Patients should weigh overall options, not individual risks, ethicists argue
By JoNel Aleccia
Patients awaiting organ transplants should decide in advance whether they’re willing to take substandard kidneys, livers and other organs, including those at risk for infectious diseases such as HIV or hepatitis C.
That’s the conclusion of University of Pennsylvania scientists and ethicists who want to overhaul a piecemeal system they say fails to adequately inform some patients of potential problems while allowing others to "cherry-pick" donors, accepting or rejecting specific organs based on certain risk factors at the time of transplant.
“What they think might be based on fear or bias,” said Art Caplan, director of the Center for Bioethics at the university’s school of medicine and co-author of an article in the latest issue of the New England Journal of Medicine.
But a member of the United Network for Organ Sharing, or UNOS, the nation’s clearinghouse for organ allocation, said that while he supports thoughtful consent, he’s seen no evidence that the current system is flawed.
“This proposal is a solution in search of a problem,” said Dr. Benjamin Hippen, a transplant surgeon on the UNOS ethics committee.
The Pennsylvania authors said the issue was highlighted last year by the case of a Chicago man whose transplanted organs infected four people with HIV and hepatitis C. Although the 38-year-old car crash victim did not test positive for HIV at the time of his death, local officials knew the man had engaged in behaviors that raised his risk of infection. Recipients were not informed of the risks at the time of transplant, and at least one patient now plans to sue the transplant agency and the hospital.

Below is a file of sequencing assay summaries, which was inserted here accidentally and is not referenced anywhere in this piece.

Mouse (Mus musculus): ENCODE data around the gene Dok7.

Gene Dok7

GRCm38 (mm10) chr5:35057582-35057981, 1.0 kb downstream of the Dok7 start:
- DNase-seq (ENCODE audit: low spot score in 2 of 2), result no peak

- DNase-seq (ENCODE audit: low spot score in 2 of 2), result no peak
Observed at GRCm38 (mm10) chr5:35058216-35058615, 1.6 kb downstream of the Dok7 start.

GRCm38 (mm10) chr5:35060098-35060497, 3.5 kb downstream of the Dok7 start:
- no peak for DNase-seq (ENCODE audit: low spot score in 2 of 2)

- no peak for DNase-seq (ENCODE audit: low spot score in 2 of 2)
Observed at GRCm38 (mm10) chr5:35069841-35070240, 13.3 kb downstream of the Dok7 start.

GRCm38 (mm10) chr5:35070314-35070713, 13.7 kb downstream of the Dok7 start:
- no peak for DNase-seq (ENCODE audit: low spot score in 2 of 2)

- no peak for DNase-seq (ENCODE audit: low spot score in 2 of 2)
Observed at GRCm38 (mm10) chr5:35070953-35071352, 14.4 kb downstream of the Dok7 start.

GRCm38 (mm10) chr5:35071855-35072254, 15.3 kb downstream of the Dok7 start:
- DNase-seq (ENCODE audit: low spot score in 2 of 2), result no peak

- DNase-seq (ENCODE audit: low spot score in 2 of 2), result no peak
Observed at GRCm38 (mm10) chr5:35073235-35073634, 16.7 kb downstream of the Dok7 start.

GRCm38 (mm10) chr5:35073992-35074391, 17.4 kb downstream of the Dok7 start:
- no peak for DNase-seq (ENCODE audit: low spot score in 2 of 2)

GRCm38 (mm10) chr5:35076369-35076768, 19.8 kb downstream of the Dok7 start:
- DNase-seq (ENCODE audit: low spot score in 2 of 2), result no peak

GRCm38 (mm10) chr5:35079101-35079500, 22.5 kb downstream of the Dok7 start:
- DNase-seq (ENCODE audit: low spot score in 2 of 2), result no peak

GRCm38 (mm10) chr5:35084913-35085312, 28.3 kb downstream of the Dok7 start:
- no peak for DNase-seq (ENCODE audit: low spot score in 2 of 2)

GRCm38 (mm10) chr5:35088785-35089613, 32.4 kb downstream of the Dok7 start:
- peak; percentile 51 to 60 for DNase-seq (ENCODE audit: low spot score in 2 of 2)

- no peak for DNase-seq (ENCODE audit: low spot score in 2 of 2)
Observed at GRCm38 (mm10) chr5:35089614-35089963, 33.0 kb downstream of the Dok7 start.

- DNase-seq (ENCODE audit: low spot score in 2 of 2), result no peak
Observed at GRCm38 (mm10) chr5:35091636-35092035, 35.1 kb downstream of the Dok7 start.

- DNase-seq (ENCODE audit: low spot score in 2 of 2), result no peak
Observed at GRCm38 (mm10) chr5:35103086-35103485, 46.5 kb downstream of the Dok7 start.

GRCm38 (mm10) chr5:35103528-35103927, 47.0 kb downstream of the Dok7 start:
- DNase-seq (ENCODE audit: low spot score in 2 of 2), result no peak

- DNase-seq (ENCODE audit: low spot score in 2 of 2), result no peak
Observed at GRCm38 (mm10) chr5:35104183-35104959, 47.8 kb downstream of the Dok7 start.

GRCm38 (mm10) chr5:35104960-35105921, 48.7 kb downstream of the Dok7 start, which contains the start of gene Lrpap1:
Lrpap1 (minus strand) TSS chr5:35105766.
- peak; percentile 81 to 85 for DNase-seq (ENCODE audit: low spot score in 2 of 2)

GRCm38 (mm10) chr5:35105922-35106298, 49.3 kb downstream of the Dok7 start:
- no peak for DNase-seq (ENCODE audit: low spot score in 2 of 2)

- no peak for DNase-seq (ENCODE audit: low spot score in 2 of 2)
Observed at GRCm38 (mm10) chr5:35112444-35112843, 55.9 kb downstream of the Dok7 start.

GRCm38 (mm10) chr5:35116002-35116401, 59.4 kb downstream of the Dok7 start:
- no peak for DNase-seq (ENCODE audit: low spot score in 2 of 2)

Under the current system, warning patients about potential transplant problems is an "unknown and unregulated" practice that varies widely by region, hospital and even surgeon, the authors said.
"Disclosure is basically driven by a particular organ transplant team in a particular place," Caplan noted.
UNOS policy requires kidney patients to decide in advance whether they'll accept organs from "expanded criteria" donors, those who are older or have a history of high blood pressure or diabetes. After the Chicago incident, UNOS added a requirement that recipients be informed if organs come from certain high-risk donors, including those considered at risk for HIV. Read the full report.
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